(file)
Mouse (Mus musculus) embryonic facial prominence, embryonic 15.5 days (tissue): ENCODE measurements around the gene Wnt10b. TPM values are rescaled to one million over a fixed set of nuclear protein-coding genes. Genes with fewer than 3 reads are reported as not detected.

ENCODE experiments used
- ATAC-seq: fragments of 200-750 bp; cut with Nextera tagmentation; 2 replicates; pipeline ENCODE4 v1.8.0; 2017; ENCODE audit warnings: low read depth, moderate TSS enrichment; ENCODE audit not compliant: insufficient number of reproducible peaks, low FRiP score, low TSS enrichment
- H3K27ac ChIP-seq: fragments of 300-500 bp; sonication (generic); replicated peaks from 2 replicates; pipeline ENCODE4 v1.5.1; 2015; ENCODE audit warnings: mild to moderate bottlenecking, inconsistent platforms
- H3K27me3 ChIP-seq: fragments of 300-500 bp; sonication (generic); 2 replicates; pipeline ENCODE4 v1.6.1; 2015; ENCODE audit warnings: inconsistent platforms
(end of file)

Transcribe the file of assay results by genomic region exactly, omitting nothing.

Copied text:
Mouse (Mus musculus) embryonic facial prominence, embryonic 15.5 days (tissue): ENCODE measurements around the gene Wnt10b. TPM values are rescaled to one million over a fixed set of nuclear protein-coding genes. Genes with fewer than 3 reads are reported as not detected.

ENCODE experiments used
- ATAC-seq: fragments of 200-750 bp; cut with Nextera tagmentation; 2 replicates; pipeline ENCODE4 v1.8.0; 2017; ENCODE audit warnings: low read depth, moderate TSS enrichment; ENCODE audit not compliant: insufficient number of reproducible peaks, low FRiP score, low TSS enrichment
- H3K27ac ChIP-seq: fragments of 300-500 bp; sonication (generic); replicated peaks from 2 replicates; pipeline ENCODE4 v1.5.1; 2015; ENCODE audit warnings: mild to moderate bottlenecking, inconsistent platforms
- H3K27me3 ChIP-seq: fragments of 300-500 bp; sonication (generic); 2 replicates; pipeline ENCODE4 v1.6.1; 2015; ENCODE audit warnings: inconsistent platforms